Dr. Lea Ferreira dos Santos, professor and chair of the department of physics at Yeshiva University, in partnership with Yale University, has received a three-year subaward for a project titled “CCI Phase I: NSF Center for Quantum Dynamics on Modular Quantum Devices (CQD-MQD).” The total three-year award is for $325,344. This is the third award Dr. Santos has received in the past two years.
YU News caught up with Dr. Santos to talk about the project. (NOTE: Yale University also posted a notice about this project.)
Can you give a brief description for the non-specialist of the nature of the research?
This is a collaboration among Yeshiva University, Yale University, Purdue University and the University of Michigan. The primary investigators (PI) are three theoretical chemists (Dr. Victor Bastista at Yale, Dr. Eitan Geva at Michigan and Dr. Sabre Kais at Purdue), one experimental physicist (Dr. Michel Devoret at Yale), and one theoretical physicist (myself). Dr. Devoret has developed a quantum computer based on superconducting devices. The goal of the theoreticians is to identify problems that cannot be solved on existing classical computers, such as the time evolution of quantum systems that have many interacting particles, but could be solved using this quantum computer, or as the award says, a “modular quantum device.”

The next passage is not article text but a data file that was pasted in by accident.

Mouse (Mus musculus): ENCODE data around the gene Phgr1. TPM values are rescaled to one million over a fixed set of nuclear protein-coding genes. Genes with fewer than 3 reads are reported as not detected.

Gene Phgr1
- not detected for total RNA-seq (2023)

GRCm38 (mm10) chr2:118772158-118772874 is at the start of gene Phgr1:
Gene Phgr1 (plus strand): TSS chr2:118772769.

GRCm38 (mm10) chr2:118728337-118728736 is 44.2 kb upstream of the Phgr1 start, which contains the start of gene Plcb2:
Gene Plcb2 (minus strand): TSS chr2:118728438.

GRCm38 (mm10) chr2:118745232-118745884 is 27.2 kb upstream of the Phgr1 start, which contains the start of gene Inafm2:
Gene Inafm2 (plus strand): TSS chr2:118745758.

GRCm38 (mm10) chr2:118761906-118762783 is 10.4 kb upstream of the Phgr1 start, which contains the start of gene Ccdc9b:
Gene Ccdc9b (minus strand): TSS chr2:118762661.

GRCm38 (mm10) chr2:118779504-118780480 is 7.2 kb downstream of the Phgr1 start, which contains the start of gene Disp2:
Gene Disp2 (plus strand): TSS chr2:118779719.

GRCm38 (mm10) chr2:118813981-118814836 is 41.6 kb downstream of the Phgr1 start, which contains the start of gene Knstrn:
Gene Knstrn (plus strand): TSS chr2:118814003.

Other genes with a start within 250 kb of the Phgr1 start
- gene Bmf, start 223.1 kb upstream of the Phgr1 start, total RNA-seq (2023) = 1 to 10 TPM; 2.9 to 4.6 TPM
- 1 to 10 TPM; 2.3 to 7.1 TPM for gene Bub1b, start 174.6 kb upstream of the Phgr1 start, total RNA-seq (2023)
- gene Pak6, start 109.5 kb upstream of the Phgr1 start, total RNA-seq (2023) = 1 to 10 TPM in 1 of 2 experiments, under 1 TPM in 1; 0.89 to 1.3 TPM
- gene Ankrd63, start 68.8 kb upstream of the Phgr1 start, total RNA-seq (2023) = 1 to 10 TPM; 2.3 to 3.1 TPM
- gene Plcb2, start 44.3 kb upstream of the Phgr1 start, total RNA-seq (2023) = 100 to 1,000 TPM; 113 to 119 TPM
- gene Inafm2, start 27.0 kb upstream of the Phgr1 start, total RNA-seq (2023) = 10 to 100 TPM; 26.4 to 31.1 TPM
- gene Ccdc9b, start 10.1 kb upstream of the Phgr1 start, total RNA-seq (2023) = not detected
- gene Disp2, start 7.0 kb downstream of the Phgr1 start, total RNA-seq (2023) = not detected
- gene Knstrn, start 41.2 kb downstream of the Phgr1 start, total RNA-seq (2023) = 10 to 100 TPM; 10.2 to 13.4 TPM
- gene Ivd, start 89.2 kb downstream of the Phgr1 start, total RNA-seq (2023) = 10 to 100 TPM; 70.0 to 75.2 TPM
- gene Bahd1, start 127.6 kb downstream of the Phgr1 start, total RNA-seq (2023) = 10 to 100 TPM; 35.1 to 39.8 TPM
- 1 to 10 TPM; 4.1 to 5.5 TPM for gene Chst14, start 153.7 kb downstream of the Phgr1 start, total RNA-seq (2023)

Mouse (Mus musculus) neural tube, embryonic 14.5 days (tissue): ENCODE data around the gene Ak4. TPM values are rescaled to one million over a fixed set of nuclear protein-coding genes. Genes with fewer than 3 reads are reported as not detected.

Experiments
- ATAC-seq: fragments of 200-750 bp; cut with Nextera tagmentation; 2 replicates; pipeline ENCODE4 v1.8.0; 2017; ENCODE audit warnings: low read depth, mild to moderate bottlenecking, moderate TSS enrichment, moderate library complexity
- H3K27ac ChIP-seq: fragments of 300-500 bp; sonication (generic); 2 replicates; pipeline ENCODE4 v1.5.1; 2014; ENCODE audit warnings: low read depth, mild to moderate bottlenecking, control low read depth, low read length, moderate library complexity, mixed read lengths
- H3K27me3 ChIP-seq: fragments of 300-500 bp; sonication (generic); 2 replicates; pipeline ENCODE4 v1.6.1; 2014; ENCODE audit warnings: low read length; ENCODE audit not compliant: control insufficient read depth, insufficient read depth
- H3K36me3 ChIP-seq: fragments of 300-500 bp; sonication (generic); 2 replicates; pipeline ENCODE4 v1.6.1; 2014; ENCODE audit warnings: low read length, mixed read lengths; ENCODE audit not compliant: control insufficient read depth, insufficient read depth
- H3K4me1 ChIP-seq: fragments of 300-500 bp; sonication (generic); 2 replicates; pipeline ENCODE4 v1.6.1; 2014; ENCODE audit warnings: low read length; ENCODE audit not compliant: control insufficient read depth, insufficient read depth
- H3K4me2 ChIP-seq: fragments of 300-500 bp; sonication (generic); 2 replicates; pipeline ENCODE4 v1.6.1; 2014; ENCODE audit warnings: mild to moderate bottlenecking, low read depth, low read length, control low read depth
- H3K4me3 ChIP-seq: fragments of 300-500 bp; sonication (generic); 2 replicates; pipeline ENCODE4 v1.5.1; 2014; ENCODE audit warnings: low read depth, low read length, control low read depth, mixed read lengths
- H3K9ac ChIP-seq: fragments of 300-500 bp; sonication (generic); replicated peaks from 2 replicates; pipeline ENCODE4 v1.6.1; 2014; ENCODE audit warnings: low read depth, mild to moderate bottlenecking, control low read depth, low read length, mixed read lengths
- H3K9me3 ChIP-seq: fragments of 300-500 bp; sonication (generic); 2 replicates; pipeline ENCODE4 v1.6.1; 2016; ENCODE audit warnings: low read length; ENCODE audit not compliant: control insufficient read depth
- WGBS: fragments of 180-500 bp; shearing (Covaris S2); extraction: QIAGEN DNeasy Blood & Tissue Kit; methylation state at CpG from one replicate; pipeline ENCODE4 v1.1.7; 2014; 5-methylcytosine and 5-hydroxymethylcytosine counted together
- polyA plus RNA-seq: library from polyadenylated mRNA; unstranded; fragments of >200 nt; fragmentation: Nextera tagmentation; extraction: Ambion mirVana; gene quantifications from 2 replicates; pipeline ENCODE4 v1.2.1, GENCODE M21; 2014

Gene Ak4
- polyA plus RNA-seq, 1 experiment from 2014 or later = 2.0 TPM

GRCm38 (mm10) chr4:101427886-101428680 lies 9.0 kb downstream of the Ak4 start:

How do the partnerships work?
The five PIs together with postdocs and students meet by Zoom on a regular basis. We will also organize two or three in-person meetings per year at Yale University. During the meetings, we teach each other the techniques and topics with which each one is familiar and we discuss results and new ideas.
Will YU students be involved in the work?
Yes. YU students interested in getting involved should contact me. There are several positions available for summer research, which will be carried out partially at Yeshiva University and partially at the other PIs’ universities.